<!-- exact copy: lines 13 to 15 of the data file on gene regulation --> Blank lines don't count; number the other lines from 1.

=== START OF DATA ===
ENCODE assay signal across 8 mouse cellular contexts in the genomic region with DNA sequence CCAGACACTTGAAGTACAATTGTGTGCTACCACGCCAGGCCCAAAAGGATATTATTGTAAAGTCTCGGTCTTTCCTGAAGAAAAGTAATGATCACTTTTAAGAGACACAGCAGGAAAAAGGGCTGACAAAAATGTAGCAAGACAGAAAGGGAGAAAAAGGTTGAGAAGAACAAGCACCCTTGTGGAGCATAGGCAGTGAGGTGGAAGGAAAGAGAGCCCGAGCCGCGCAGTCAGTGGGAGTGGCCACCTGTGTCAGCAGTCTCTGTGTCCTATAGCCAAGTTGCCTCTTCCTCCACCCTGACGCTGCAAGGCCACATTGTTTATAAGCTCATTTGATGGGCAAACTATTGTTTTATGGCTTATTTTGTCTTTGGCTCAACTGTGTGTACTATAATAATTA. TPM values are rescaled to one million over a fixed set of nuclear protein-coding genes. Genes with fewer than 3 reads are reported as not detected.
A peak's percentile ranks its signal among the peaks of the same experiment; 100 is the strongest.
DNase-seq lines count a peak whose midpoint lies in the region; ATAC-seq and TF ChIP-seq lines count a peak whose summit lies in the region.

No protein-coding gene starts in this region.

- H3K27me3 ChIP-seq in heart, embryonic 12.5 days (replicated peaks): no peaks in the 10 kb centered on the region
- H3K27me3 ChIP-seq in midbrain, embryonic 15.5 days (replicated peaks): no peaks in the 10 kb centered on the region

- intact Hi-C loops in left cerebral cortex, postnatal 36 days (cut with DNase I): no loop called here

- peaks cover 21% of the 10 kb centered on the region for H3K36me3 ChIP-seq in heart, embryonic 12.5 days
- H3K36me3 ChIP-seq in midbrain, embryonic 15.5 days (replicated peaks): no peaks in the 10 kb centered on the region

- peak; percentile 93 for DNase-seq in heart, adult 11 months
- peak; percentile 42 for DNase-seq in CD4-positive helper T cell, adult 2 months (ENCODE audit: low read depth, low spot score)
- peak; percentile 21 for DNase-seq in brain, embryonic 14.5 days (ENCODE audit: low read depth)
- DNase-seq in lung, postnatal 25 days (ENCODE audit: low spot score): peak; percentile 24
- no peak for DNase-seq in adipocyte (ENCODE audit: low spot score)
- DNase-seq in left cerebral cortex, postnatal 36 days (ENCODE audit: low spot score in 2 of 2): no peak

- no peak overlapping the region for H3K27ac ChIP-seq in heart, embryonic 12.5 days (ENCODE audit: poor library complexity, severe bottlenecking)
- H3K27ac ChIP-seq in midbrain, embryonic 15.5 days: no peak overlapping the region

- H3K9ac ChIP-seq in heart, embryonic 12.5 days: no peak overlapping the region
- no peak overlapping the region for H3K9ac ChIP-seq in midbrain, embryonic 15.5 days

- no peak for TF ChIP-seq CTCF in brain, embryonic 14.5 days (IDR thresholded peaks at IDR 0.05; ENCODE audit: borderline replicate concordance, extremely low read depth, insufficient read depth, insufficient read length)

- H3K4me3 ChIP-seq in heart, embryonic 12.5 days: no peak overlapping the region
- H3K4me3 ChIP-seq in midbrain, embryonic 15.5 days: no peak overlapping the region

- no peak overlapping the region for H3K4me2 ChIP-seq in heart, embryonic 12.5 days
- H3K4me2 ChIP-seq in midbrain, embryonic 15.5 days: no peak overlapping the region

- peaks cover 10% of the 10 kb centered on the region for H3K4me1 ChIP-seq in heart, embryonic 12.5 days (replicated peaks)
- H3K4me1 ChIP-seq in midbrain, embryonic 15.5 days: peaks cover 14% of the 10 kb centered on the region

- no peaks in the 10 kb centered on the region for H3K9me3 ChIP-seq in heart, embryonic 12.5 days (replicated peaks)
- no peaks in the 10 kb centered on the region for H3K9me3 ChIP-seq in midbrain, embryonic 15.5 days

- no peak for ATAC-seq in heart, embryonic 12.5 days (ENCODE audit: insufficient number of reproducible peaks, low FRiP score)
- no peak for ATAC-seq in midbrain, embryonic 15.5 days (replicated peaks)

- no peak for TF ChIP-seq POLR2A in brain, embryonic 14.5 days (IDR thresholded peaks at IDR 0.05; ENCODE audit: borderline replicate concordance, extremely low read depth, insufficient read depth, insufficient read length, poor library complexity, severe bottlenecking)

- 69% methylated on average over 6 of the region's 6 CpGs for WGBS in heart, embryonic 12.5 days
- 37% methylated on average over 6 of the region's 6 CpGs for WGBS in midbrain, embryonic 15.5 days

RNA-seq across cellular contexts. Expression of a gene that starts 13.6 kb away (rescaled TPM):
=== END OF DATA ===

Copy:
- DNase-seq in lung, postnatal 25 days (ENCODE audit: low spot score): peak; percentile 24
- no peak for DNase-seq in adipocyte (ENCODE audit: low spot score)
- DNase-seq in left cerebral cortex, postnatal 36 days (ENCODE audit: low spot score in 2 of 2): no peak